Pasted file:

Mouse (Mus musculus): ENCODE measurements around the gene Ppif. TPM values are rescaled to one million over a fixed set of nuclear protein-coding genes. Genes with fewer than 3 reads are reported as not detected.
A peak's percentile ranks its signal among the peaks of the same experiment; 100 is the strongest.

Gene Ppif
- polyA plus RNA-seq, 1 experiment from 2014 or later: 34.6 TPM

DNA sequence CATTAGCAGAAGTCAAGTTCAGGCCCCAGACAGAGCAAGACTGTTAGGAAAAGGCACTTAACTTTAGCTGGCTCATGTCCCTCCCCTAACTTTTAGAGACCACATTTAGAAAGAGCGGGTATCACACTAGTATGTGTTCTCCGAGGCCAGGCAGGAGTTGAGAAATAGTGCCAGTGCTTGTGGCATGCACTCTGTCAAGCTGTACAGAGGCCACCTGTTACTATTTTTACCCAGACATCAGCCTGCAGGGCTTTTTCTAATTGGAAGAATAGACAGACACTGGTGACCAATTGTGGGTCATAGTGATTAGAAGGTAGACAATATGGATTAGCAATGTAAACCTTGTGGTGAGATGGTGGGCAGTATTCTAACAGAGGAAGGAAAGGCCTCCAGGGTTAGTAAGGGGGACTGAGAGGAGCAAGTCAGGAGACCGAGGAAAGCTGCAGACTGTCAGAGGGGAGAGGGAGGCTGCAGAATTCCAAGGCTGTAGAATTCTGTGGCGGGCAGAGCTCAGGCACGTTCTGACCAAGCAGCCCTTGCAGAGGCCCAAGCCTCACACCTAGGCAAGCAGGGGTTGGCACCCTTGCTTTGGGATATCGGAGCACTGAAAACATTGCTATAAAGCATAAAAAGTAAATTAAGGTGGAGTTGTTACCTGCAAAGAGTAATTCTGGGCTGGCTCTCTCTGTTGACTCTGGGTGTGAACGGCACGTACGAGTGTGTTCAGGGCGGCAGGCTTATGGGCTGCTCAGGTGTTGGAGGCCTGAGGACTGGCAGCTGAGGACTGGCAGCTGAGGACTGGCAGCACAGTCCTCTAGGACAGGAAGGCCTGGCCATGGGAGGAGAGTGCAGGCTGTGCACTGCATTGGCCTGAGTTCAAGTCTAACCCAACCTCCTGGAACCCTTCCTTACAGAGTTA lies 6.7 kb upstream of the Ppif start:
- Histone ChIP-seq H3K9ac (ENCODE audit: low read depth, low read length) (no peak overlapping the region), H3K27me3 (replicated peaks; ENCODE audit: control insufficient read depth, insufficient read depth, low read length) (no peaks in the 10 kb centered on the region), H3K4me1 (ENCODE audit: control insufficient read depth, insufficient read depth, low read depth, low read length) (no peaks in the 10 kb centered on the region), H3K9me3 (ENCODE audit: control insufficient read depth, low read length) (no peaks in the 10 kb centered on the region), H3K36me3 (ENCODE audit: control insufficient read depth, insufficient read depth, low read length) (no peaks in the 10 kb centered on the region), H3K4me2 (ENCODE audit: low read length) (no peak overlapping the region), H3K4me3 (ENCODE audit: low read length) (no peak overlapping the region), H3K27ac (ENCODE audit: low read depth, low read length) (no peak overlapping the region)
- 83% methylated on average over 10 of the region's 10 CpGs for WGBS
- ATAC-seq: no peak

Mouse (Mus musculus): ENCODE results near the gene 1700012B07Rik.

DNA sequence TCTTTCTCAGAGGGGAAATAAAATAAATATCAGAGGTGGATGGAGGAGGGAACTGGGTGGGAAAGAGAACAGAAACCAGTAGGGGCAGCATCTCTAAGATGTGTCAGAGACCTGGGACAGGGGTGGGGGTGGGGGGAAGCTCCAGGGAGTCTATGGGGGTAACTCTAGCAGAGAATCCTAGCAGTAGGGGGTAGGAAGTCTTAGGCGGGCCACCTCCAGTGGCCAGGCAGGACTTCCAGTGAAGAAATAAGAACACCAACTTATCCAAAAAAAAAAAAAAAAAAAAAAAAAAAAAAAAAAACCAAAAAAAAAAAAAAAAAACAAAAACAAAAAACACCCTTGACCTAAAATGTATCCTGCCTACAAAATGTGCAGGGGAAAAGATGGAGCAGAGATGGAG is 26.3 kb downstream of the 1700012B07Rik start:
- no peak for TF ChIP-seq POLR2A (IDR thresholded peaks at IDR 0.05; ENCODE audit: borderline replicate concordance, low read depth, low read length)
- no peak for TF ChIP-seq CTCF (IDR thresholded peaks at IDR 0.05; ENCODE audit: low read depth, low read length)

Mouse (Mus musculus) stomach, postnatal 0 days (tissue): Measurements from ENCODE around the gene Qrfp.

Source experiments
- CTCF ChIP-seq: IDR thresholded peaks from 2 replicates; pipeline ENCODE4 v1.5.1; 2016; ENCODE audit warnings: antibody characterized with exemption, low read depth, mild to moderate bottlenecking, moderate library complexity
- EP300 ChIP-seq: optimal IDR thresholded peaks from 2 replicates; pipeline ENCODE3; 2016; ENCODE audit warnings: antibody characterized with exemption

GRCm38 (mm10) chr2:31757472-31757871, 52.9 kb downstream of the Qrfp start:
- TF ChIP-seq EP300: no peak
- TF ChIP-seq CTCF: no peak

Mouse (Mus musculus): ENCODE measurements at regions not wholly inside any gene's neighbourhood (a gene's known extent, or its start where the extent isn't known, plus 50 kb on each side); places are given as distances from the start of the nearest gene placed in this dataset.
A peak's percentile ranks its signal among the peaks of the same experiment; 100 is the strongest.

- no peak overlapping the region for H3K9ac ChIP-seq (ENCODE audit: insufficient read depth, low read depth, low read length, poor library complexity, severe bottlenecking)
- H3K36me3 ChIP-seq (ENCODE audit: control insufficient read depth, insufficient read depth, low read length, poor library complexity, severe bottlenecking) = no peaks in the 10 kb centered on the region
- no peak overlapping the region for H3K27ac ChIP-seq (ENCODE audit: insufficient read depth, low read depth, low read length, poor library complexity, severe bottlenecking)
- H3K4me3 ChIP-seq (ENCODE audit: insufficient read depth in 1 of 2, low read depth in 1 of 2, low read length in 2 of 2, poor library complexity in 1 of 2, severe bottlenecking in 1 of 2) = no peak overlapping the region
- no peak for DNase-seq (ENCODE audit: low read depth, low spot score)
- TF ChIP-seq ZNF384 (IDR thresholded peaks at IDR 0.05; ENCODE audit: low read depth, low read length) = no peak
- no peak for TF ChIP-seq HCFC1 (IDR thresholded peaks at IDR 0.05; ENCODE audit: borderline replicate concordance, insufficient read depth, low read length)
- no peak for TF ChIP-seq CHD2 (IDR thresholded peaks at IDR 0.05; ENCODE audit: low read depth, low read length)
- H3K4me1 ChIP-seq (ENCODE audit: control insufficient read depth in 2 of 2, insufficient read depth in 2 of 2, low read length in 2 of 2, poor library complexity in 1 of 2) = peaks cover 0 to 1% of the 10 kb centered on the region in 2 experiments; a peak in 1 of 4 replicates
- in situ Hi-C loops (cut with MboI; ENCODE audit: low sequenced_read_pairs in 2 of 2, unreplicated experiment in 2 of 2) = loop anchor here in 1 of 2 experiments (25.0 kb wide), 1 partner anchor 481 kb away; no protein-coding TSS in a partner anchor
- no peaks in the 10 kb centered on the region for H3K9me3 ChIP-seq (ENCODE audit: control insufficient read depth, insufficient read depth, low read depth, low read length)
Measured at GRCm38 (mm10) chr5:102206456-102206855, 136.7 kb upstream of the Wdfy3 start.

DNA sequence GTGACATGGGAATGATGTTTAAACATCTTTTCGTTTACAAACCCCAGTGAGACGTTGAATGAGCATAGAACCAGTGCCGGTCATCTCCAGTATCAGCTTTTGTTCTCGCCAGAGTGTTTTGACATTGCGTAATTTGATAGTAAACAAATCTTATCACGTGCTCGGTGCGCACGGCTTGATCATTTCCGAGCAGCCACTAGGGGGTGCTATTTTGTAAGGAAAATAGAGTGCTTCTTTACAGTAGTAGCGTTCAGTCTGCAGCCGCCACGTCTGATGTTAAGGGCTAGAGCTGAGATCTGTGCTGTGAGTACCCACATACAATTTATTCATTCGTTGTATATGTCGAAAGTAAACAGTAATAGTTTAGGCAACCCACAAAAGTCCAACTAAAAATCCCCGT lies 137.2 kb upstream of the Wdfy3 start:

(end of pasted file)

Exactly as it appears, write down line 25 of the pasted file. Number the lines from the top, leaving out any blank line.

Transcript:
- H3K4me3 ChIP-seq (ENCODE audit: insufficient read depth in 1 of 2, low read depth in 1 of 2, low read length in 2 of 2, poor library complexity in 1 of 2, severe bottlenecking in 1 of 2) = no peak overlapping the region